Changes At the Chron

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The Houston Chronicle, in the midst of a 5-6 percent cutback, is reshuffling its opinion section after Opinion Director James Gibbons decided to take the paper's buyout offer.

Taking his place will be John Wilburn, the newspaper's managing editor.

Meanwhile, the Chron's reader representative, Steve Jetton, has been named Outlook Editor, replacing James Langworthy, who remains on the staff as an editorial writer, while Assistant Managing Editor Jim Newkirk will take Jetton's spot as the reader rep.

We're not sure what's up with Julie Mason, who's been writing the "Inside the Beltway" blog for the Chron's Washington, D.C. bureau, but she announced the blog is kaput in her final post on Friday. (We asked but she said she couldn't say.)

Anyhow, for those of you who just can't get enough of the inside baseball going on at 801 Texas Ave., here's the full memo sent out by Executive Vice President & Editor Jeff Cohen:


This is an exceptionally important time for newspaper opinion pages to engage their audiences in discussion and debate. There's a hurly, burly election on the horizon. The sun has risen on a financial crisis unanticipated and aided by lax elected officials. And, in the wake of Ike in Houston, watchdogs are needed to growl at efforts to rebuild Galveston and infrastructure in the surrounding areas.

On that stage, it gives me great pleasure to announce that John Wilburn will now oversee the Chronicle's opinion operation while working to implement an equally engaging space in the interactive environment of chron.com.

Our new Opinion Director assumes this role immediately and will report to Jack Sweeney and me.

He replaces James Gibbons who elected to participate in the current buyout program. The last day of James' 30-year-plus Chronicle career was Wednesday. Mr. Gibbons was known for the courtesy he extended to colleagues and was a passionate advocate for and a clear writer about many of this newspaper's core beliefs. We wish him well.

In other changes in the department:

· Steve Jetton becomes Outlook Editor reporting to John Wilburn. This is a natural transition for Steve who has spent more than a year as our Reader Representative. No one in the newsroom has had a more intimate dialogue with our readers, and he'll be in a position to funnel their ideas into print.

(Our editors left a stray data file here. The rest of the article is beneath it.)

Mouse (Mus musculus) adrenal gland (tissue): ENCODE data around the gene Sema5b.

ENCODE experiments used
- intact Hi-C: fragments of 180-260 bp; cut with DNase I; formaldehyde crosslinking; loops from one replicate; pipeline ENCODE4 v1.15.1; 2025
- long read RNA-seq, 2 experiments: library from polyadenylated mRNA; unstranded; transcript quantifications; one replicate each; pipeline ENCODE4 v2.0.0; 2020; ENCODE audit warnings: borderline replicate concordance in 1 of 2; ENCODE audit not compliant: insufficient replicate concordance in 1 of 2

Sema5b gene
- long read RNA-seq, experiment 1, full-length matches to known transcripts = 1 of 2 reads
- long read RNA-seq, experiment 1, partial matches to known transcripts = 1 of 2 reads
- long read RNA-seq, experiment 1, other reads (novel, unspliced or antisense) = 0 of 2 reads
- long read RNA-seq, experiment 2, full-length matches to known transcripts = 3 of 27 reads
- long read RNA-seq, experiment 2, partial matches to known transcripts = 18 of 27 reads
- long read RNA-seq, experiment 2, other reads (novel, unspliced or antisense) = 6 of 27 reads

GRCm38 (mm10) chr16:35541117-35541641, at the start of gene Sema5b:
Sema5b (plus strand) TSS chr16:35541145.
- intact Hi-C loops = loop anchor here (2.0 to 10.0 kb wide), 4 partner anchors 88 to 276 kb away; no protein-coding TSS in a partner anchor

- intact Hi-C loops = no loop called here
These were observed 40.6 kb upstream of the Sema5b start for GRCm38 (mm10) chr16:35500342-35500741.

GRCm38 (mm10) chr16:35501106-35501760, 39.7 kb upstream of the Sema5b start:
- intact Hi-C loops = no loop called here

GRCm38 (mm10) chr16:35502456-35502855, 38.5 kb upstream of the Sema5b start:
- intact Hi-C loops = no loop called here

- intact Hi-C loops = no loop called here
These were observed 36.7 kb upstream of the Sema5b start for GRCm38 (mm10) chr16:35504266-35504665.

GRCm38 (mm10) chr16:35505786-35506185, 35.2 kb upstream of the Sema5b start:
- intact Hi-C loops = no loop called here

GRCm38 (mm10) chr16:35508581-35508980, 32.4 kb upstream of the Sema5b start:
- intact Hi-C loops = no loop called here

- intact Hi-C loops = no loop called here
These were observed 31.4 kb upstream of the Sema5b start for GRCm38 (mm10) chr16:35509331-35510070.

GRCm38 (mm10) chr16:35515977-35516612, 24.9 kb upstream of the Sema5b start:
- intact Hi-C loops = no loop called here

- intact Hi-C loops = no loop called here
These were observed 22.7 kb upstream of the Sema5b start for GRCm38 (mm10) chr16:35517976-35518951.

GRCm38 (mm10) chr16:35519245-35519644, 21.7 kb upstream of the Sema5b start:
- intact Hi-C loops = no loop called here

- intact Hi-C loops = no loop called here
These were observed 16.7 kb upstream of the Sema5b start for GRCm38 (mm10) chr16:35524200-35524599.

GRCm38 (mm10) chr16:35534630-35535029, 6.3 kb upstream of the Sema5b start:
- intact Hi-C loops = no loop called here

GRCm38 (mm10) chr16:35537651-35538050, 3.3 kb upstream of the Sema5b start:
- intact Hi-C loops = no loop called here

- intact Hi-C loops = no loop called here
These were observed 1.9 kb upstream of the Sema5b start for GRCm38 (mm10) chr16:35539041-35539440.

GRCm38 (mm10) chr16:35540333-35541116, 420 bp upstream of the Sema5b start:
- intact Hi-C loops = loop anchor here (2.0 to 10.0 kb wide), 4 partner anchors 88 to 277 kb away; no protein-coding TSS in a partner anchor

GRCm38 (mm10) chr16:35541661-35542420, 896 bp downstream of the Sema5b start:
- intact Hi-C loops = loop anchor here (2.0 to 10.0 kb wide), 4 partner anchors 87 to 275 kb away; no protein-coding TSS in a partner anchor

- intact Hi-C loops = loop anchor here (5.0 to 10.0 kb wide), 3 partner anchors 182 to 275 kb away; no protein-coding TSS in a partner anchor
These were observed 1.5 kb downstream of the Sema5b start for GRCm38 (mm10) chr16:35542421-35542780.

· Jim Newkirk becomes Reader Representative, adding those responsibilities to his current job as our budget czar, contest coordinator and liaison to high schools. He will report to me.

· David Langworthy will write editorials.

The mission for John and his team remains to intelligently evaluate issues of public concern, to explain them and, after evaluating all sides, to help set an agenda for the community. Our writers should be passionate, clear and firm both in unsigned editorials and on the op-ed pages. The change these days is that the institution is no longer the sole gatekeeper. Our goal is to outsource some of the idea exchange to those on the other side of the gate.

John is perfect for the mission because of his breadth of experience. He's worked for publications like the Houston Press which has a strong point of view. He's worked in television for deep thinkers like David Frost. He's run Web operations. As our managing editor, he's been instrumental in executing coverage of huge stories starting with one storm -- Enron -- and working through another -- Ike. All the while, he has been a catalyst for smart story telling and the editor charged with polishing our writing.

One of my obligations right now is to re-engineer the newsroom. I'll do this by creating a flatter organization that increases the responsibilities of our current senior editors. More on that by the end of the month. For now, please join me in wishing John good luck in the new position and in thanking James for his service.


-- Steve Olafson

Keep the Houston Press Free... Since we started the Houston Press, it has been defined as the free, independent voice of Houston, and we would like to keep it that way. Offering our readers free access to incisive coverage of local news, food and culture. Producing stories on everything from political scandals to the hottest new bands, with gutsy reporting, stylish writing, and staffers who've won everything from the Society of Professional Journalists' Sigma Delta Chi feature-writing award to the Casey Medal for Meritorious Journalism. But with local journalism's existence under siege and advertising revenue setbacks having a larger impact, it is important now more than ever for us to rally support behind funding our local journalism. You can help by participating in our "I Support" membership program, allowing us to keep covering Houston with no paywalls.

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